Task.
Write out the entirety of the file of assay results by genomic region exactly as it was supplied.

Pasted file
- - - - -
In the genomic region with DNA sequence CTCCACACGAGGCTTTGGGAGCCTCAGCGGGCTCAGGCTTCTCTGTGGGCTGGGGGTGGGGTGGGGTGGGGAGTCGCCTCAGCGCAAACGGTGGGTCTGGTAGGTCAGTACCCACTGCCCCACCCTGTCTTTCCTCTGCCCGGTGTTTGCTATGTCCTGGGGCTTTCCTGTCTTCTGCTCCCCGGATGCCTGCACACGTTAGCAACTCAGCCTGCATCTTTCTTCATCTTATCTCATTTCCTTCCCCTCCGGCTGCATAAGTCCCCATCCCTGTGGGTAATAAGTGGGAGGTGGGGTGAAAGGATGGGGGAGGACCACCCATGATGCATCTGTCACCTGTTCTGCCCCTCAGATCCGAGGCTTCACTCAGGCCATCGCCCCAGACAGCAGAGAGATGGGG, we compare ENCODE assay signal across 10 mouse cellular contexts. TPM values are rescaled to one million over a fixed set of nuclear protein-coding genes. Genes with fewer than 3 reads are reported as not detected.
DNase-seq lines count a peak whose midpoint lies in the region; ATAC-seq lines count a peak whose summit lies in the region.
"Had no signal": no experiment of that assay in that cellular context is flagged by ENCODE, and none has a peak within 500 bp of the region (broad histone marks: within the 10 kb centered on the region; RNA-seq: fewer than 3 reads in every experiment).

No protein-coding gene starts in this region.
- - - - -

In the genomic region with DNA sequence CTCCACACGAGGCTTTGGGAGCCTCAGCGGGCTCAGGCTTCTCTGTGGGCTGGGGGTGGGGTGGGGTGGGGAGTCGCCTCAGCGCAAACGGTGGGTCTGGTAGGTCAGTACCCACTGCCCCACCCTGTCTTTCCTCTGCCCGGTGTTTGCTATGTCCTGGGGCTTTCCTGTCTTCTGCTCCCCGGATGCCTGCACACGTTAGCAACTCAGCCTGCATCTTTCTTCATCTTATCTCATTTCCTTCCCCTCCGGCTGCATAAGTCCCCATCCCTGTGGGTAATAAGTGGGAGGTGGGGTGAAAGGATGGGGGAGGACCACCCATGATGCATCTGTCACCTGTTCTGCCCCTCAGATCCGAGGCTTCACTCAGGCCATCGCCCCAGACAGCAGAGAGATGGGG, we compare ENCODE assay signal across 10 mouse cellular contexts. TPM values are rescaled to one million over a fixed set of nuclear protein-coding genes. Genes with fewer than 3 reads are reported as not detected.
DNase-seq lines count a peak whose midpoint lies in the region; ATAC-seq lines count a peak whose summit lies in the region.
"Had no signal": no experiment of that assay in that cellular context is flagged by ENCODE, and none has a peak within 500 bp of the region (broad histone marks: within the 10 kb centered on the region; RNA-seq: fewer than 3 reads in every experiment).

No protein-coding gene starts in this region.